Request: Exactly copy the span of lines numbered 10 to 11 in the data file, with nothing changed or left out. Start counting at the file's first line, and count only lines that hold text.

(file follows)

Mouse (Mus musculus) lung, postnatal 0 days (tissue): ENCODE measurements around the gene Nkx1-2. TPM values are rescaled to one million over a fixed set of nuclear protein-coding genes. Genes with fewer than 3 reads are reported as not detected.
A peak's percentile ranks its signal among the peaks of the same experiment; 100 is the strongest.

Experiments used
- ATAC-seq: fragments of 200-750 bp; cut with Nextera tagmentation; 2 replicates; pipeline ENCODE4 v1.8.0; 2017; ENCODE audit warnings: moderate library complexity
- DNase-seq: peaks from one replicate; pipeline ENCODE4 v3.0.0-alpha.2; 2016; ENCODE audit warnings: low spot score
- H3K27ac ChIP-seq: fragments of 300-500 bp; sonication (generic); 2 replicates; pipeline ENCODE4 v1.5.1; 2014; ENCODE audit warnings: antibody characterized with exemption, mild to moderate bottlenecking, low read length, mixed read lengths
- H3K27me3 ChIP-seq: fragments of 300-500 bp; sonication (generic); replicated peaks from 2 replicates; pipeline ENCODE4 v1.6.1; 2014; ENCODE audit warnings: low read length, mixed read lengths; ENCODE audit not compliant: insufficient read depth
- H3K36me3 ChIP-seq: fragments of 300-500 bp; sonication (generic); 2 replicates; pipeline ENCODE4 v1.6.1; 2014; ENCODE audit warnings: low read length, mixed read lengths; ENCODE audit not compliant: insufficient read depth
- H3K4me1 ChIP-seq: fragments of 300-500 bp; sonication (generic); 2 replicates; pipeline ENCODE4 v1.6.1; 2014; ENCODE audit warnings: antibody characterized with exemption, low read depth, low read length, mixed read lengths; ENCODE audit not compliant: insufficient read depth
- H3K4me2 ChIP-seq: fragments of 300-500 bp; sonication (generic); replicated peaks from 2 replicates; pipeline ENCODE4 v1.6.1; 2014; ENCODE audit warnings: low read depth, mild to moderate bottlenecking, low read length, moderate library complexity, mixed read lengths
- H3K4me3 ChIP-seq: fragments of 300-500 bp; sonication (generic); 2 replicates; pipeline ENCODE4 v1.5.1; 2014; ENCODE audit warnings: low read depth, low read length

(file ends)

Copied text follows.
- H3K4me2 ChIP-seq: fragments of 300-500 bp; sonication (generic); replicated peaks from 2 replicates; pipeline ENCODE4 v1.6.1; 2014; ENCODE audit warnings: low read depth, mild to moderate bottlenecking, low read length, moderate library complexity, mixed read lengths
- H3K4me3 ChIP-seq: fragments of 300-500 bp; sonication (generic); 2 replicates; pipeline ENCODE4 v1.5.1; 2014; ENCODE audit warnings: low read depth, low read length